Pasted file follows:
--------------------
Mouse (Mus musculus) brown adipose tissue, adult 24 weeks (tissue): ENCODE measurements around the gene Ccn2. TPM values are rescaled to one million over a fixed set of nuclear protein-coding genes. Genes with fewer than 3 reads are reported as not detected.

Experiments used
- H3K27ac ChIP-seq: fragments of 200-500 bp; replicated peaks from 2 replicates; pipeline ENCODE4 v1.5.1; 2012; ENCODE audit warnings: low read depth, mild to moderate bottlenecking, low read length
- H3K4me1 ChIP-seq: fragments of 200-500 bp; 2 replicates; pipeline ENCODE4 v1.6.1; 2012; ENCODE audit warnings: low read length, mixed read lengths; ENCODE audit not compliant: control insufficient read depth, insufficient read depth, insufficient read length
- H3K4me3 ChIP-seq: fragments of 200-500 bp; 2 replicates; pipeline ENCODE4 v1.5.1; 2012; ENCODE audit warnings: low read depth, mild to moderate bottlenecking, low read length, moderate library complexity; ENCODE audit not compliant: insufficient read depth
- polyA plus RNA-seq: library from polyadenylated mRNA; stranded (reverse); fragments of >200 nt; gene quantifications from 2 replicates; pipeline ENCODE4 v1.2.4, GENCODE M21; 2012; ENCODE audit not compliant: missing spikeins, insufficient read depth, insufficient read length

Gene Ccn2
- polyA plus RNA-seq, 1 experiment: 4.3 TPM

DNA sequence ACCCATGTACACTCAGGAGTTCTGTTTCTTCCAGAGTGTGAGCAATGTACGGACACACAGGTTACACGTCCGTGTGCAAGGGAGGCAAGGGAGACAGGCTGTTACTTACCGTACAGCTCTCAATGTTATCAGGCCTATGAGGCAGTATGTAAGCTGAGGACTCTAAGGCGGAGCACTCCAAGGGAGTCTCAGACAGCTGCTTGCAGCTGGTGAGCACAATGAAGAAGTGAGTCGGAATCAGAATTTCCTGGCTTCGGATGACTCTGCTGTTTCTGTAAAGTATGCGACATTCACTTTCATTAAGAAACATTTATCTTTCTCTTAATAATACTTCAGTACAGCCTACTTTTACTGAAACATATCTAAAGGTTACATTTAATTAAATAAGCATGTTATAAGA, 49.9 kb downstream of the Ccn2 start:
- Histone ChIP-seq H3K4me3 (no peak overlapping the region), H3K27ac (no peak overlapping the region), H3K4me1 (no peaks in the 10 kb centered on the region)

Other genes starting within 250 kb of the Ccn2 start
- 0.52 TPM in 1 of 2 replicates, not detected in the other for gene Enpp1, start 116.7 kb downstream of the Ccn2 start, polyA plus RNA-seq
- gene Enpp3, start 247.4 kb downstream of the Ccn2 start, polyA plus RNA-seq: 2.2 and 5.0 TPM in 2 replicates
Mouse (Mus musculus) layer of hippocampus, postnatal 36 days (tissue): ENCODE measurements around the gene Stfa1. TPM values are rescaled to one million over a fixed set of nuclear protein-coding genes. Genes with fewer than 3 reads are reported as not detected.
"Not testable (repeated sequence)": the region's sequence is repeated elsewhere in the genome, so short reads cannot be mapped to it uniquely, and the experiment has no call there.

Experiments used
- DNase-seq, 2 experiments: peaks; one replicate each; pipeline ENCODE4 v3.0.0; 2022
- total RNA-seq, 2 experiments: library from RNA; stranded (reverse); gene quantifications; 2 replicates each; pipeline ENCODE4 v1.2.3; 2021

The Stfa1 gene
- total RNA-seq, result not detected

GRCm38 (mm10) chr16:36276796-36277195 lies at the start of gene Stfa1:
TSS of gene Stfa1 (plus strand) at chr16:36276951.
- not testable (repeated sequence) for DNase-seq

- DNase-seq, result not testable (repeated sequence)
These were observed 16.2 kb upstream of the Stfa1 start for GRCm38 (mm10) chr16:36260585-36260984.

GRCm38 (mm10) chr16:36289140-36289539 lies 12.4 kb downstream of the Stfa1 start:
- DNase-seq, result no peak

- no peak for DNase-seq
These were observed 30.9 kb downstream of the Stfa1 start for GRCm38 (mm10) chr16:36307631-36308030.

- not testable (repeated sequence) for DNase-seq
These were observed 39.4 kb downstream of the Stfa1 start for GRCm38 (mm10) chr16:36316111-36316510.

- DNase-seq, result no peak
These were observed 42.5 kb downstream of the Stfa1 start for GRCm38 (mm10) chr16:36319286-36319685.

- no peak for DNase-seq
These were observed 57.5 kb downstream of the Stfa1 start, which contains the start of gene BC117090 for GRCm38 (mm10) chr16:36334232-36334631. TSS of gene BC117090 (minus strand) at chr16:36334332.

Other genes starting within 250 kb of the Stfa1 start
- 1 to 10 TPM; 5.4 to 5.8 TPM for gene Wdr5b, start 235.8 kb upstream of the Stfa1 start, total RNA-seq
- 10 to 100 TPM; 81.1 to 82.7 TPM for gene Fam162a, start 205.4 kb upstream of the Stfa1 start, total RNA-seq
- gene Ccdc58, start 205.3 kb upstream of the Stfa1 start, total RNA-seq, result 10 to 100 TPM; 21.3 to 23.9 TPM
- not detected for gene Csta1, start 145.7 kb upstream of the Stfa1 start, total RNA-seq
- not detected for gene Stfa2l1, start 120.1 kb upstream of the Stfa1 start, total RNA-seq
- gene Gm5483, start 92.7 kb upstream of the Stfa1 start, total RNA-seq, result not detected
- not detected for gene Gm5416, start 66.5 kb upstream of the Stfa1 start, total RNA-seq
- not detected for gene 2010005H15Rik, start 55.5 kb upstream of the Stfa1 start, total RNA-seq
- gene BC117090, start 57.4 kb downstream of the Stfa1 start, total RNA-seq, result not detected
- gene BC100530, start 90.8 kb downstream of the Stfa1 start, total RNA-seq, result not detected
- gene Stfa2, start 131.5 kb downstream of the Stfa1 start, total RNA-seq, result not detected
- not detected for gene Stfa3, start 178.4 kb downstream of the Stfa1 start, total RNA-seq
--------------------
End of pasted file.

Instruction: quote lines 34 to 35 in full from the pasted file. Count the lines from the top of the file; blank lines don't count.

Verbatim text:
- no peak for DNase-seq
These were observed 57.5 kb downstream of the Stfa1 start, which contains the start of gene BC117090 for GRCm38 (mm10) chr16:36334232-36334631. TSS of gene BC117090 (minus strand) at chr16:36334332.